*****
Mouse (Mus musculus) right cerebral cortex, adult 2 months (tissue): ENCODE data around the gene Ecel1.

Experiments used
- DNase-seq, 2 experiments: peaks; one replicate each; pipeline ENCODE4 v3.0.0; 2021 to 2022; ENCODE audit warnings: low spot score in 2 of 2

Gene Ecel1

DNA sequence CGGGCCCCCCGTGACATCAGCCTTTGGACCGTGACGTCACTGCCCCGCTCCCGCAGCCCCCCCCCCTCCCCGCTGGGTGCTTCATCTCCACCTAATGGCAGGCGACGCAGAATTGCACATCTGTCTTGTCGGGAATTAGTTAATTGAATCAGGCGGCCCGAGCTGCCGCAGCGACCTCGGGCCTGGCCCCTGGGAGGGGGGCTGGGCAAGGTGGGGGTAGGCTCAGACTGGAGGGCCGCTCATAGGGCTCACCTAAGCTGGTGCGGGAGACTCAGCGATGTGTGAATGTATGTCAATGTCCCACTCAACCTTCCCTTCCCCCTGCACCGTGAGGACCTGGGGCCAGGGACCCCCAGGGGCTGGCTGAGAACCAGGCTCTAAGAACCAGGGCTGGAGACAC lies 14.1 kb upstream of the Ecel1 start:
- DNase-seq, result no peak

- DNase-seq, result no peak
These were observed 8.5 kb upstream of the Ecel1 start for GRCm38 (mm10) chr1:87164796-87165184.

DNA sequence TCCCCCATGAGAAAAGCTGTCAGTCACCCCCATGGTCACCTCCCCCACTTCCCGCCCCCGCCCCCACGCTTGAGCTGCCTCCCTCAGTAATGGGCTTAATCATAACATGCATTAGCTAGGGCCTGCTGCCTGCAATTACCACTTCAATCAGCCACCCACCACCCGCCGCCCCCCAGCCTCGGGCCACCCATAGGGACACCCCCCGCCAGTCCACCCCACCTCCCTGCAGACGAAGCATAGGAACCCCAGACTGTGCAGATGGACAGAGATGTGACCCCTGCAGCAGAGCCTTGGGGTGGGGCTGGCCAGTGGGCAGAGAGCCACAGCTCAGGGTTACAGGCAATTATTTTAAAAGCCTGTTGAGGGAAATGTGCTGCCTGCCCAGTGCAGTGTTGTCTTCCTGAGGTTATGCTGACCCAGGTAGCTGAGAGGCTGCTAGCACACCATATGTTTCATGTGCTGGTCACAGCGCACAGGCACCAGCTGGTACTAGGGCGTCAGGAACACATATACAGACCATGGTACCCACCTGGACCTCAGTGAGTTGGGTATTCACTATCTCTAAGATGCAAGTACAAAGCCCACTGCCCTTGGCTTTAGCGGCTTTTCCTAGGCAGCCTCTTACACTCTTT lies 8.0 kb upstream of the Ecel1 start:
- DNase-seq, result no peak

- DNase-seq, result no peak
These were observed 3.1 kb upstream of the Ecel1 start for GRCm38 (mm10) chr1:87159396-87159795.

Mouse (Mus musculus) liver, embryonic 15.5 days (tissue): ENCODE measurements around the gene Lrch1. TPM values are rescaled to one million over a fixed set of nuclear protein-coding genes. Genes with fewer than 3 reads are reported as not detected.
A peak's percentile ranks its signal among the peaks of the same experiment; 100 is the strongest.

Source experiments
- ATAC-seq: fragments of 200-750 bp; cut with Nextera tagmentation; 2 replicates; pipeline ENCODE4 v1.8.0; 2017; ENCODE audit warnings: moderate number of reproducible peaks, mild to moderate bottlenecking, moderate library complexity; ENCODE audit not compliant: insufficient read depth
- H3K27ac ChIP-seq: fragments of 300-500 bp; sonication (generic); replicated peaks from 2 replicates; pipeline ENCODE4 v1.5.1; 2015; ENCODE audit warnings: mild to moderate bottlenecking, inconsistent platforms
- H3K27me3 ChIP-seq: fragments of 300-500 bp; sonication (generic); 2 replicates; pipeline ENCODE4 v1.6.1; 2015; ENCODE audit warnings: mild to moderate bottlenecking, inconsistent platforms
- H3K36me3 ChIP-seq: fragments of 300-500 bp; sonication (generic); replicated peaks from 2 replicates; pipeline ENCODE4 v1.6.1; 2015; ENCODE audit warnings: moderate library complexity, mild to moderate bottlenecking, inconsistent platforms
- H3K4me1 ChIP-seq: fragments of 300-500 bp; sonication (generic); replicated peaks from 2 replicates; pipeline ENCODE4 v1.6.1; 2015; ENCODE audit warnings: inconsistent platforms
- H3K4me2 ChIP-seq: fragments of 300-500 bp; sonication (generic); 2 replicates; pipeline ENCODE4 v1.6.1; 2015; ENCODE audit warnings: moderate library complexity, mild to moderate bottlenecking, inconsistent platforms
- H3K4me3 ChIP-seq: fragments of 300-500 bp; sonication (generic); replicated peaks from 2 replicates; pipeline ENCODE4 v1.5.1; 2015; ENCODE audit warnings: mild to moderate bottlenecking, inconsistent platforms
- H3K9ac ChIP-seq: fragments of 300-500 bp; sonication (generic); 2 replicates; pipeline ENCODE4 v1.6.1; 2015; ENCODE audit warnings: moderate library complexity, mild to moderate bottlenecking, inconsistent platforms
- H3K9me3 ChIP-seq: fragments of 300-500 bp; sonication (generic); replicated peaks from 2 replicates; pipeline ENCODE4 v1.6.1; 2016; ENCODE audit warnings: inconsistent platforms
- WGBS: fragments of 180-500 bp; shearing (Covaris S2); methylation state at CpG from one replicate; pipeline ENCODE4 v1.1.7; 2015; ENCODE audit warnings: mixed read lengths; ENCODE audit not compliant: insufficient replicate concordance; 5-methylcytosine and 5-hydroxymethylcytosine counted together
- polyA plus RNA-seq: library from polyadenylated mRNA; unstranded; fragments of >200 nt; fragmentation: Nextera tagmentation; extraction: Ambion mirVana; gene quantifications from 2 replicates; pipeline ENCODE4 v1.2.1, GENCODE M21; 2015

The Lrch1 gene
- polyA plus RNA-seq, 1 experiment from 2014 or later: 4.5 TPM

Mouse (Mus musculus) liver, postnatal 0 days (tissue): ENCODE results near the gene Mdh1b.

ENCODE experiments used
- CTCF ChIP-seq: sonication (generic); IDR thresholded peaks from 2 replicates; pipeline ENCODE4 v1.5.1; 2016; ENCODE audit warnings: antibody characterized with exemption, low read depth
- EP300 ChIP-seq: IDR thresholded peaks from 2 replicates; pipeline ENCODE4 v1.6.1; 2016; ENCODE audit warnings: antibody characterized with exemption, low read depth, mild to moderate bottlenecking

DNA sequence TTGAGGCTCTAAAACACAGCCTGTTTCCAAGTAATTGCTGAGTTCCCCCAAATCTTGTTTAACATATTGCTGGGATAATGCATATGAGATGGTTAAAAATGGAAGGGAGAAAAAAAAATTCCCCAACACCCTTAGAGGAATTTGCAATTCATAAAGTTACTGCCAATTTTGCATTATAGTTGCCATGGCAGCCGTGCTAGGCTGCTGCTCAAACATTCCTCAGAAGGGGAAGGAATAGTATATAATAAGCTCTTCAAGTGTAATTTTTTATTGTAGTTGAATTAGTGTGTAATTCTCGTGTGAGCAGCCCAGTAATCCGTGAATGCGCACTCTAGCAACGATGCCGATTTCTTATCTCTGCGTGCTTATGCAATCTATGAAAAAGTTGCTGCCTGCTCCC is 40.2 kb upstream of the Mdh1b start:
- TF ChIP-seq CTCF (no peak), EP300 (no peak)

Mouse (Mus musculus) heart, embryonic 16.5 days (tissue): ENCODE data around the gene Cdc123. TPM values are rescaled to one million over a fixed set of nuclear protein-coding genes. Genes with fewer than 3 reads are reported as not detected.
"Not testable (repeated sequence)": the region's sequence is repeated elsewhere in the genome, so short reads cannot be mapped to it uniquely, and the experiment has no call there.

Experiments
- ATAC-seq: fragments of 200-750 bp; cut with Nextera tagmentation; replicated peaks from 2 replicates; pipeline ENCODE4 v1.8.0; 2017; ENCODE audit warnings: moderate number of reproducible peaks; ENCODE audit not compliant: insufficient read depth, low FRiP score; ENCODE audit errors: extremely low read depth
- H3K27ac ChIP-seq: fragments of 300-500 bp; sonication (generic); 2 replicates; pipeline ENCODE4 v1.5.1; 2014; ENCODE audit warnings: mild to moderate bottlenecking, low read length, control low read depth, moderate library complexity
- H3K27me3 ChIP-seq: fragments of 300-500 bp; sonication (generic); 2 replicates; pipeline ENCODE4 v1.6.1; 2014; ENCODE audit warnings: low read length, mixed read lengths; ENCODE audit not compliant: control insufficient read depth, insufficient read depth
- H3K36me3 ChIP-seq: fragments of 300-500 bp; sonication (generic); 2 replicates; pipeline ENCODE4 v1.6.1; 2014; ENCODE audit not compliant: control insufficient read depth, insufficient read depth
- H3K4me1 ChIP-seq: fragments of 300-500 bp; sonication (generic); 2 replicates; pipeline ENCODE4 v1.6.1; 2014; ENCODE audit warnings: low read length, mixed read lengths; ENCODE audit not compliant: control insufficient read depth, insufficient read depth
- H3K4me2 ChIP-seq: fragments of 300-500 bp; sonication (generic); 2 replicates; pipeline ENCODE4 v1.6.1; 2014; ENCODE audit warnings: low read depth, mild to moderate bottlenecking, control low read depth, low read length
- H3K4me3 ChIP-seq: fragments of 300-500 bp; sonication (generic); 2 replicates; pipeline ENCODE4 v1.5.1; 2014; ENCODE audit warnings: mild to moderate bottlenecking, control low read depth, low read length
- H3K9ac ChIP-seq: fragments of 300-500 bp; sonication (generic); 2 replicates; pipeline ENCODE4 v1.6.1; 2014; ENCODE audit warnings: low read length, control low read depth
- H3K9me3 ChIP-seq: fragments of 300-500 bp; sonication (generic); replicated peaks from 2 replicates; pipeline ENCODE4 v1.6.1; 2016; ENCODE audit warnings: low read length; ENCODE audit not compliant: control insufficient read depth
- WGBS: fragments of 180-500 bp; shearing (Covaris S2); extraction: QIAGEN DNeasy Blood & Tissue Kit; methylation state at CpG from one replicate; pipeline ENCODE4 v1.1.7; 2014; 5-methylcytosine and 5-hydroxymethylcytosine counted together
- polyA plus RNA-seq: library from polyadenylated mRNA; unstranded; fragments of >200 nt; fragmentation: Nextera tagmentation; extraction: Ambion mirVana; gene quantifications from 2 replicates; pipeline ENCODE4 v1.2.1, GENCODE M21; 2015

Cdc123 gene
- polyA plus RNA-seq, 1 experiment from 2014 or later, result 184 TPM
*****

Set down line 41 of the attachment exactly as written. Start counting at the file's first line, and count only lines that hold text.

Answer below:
- H3K36me3 ChIP-seq: fragments of 300-500 bp; sonication (generic); 2 replicates; pipeline ENCODE4 v1.6.1; 2014; ENCODE audit not compliant: control insufficient read depth, insufficient read depth